The world’s top female riders’ race in La Course — a one- or two-day race that started in 2014 and was added into the World Tour for the first time in 2016.

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Highlights from the first Virtual Tour de France.

Sulzberger competed at the Tour De France in 2012 and represented several teams, including Australian pro team GreenEdge, during his professional career.

He said the virtual adaption is a landmark achievement for gender equality in sport.

“It’s a real game-changer,” Sulzberger said.

Like the virtual Tour De France, the esports World Championships will take place on the Zwift platforms.

Both the men’s and women’s events will be raced over equal distances, on identical courses and with equal prize money.

It’s a move hailed by many, including Olympic cyclist and former world champion, Kate Bates.

Wearing an Australian jersey, Kate Bates smiles and waves while riding her bike
Former world champion Kate Bates says esports can help cycling achieve gender equality.(Cycling Australia)

“Sport across the board has some trouble in equity, certainly women’s cycling is probably a decade behind the men’s,” Bates said.

“What esports offers is absolute equality, from the broadcast to the prize money.

“There is no other sport in the world that can say that.”

COVID-19 esports boom

The coronavirus pandemic has fuelled esports meteoric rise, helping fill the massive gap left by traditional sport.

“In a challenging year, esports has provided riders with an opportunity to continue to train and compete at all levels, resulting in a virtual cycling participation and racing boom,” Steve Drake, chief executive officer of Cycling Australia, said.

Sulzberger said the boom was an unexpected but welcome surprise.

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Jess Pratt is hoping to one day compete in the Olympics in esports cycling.(Fame and Spear)

“No one could predict that we’ve have a Virtual Tour de France and now, in the same year, an esport world championships utilising the Zwift platform,” he said.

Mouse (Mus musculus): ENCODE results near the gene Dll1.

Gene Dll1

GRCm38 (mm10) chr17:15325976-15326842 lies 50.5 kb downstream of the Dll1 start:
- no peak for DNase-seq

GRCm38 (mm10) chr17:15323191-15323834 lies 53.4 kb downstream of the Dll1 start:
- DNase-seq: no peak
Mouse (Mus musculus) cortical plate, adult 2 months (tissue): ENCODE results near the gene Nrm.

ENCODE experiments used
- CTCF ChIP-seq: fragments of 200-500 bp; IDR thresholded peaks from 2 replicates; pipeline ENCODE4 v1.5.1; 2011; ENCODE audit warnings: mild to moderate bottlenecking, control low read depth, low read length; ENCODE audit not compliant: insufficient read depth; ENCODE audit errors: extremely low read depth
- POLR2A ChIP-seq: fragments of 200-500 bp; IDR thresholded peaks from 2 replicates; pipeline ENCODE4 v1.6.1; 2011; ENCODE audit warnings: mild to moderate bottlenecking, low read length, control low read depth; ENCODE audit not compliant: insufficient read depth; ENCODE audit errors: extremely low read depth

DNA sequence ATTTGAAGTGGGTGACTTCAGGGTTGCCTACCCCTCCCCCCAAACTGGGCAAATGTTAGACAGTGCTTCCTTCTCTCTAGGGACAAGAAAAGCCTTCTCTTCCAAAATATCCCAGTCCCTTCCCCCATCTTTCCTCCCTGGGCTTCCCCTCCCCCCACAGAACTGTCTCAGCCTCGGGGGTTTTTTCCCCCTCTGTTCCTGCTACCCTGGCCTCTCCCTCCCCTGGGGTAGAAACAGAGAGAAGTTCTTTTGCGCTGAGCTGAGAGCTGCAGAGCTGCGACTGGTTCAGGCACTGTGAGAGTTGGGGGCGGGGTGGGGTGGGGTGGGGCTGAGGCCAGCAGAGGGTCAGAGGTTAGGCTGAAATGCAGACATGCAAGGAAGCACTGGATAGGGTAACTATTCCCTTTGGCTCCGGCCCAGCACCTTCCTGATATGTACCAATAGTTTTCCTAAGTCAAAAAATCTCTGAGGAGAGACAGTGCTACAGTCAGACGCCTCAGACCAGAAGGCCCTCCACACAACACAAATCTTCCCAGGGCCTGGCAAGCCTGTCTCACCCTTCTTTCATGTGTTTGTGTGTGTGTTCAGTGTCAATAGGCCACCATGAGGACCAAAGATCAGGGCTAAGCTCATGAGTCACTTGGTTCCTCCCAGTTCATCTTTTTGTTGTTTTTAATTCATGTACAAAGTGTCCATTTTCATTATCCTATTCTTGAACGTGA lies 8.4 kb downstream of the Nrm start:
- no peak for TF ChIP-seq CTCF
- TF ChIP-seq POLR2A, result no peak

The investment value of the Zwift platform recently surpassed $1 billion for the first time, after $625 million in funding was secured from investors.

By 2025, the global esports market is tipped to be valued at more than $3 billion, and there are plans for it to feature at the Olympics.

“We’re definitely on track to making this an esport for the 2028 Olympics,” Sulzberger said.

Esports at the Olympics?

It’s a goal Pratt’s already eyeing.

“The idea that it could be at the Olympics sounds pretty awesome,” she said.


“I think a lot of people would love to see that and it’s 100 per cent something I’d aspire to.”

Bates says the advantages of cycling as an esport are many and varied.

“I think esports have a big future in the Olympics and even for the next generation,” Bates said.

“It’s gaming, so they’re very engaged and it’s really a way to combine physical abilities with the virtual world.”

It’s not just for the younger generation.

Bates believes esports will provide more longevity to female athletes who want to return to their careers after having children.

“You can now have maternity leave and continue to be a professional athlete in a way that we’ve just never had access to before,” she said.

It may even bring some athletes out of retirement.

“To think they’ve got a world championships and potentially an Olympics,” Bates said.

“I never considered pinning on a number again in the real world of cycling but esports it is luring me back.”

Kate Bates and two other women stand arm in arm and smile with medals around their necks